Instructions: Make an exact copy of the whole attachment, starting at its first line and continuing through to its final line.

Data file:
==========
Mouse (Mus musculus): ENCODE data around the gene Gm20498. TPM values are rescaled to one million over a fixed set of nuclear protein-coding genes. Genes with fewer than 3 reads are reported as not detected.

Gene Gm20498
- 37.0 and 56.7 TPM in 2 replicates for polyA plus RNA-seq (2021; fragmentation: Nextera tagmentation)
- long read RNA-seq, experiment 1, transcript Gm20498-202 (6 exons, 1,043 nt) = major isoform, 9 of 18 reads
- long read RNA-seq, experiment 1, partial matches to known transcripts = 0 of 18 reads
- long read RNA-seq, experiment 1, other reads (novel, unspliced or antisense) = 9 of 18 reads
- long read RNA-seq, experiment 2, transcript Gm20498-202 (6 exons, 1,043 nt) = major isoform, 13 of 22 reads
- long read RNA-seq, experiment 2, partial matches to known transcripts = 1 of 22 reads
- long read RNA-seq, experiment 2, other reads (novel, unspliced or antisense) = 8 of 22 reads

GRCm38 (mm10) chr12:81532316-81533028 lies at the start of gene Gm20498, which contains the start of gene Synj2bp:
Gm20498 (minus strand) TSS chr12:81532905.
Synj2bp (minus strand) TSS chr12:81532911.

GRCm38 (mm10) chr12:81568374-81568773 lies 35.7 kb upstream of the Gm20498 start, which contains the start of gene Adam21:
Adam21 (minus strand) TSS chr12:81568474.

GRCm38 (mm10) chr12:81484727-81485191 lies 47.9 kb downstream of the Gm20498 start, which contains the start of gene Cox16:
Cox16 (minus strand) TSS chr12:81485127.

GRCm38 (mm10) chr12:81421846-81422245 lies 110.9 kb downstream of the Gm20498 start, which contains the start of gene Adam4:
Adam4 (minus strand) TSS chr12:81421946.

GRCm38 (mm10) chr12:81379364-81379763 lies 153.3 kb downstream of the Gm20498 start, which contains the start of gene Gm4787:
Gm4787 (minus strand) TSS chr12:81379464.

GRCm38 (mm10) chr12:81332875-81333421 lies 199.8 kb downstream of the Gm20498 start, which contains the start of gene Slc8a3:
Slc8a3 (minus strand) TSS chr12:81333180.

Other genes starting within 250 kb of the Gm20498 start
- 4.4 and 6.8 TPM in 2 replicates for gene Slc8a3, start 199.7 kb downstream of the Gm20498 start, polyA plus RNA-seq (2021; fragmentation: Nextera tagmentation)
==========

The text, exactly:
Mouse (Mus musculus): ENCODE data around the gene Gm20498. TPM values are rescaled to one million over a fixed set of nuclear protein-coding genes. Genes with fewer than 3 reads are reported as not detected.

Gene Gm20498
- 37.0 and 56.7 TPM in 2 replicates for polyA plus RNA-seq (2021; fragmentation: Nextera tagmentation)
- long read RNA-seq, experiment 1, transcript Gm20498-202 (6 exons, 1,043 nt) = major isoform, 9 of 18 reads
- long read RNA-seq, experiment 1, partial matches to known transcripts = 0 of 18 reads
- long read RNA-seq, experiment 1, other reads (novel, unspliced or antisense) = 9 of 18 reads
- long read RNA-seq, experiment 2, transcript Gm20498-202 (6 exons, 1,043 nt) = major isoform, 13 of 22 reads
- long read RNA-seq, experiment 2, partial matches to known transcripts = 1 of 22 reads
- long read RNA-seq, experiment 2, other reads (novel, unspliced or antisense) = 8 of 22 reads

GRCm38 (mm10) chr12:81532316-81533028 lies at the start of gene Gm20498, which contains the start of gene Synj2bp:
Gm20498 (minus strand) TSS chr12:81532905.
Synj2bp (minus strand) TSS chr12:81532911.

GRCm38 (mm10) chr12:81568374-81568773 lies 35.7 kb upstream of the Gm20498 start, which contains the start of gene Adam21:
Adam21 (minus strand) TSS chr12:81568474.

GRCm38 (mm10) chr12:81484727-81485191 lies 47.9 kb downstream of the Gm20498 start, which contains the start of gene Cox16:
Cox16 (minus strand) TSS chr12:81485127.

GRCm38 (mm10) chr12:81421846-81422245 lies 110.9 kb downstream of the Gm20498 start, which contains the start of gene Adam4:
Adam4 (minus strand) TSS chr12:81421946.

GRCm38 (mm10) chr12:81379364-81379763 lies 153.3 kb downstream of the Gm20498 start, which contains the start of gene Gm4787:
Gm4787 (minus strand) TSS chr12:81379464.

GRCm38 (mm10) chr12:81332875-81333421 lies 199.8 kb downstream of the Gm20498 start, which contains the start of gene Slc8a3:
Slc8a3 (minus strand) TSS chr12:81333180.

Other genes starting within 250 kb of the Gm20498 start
- 4.4 and 6.8 TPM in 2 replicates for gene Slc8a3, start 199.7 kb downstream of the Gm20498 start, polyA plus RNA-seq (2021; fragmentation: Nextera tagmentation)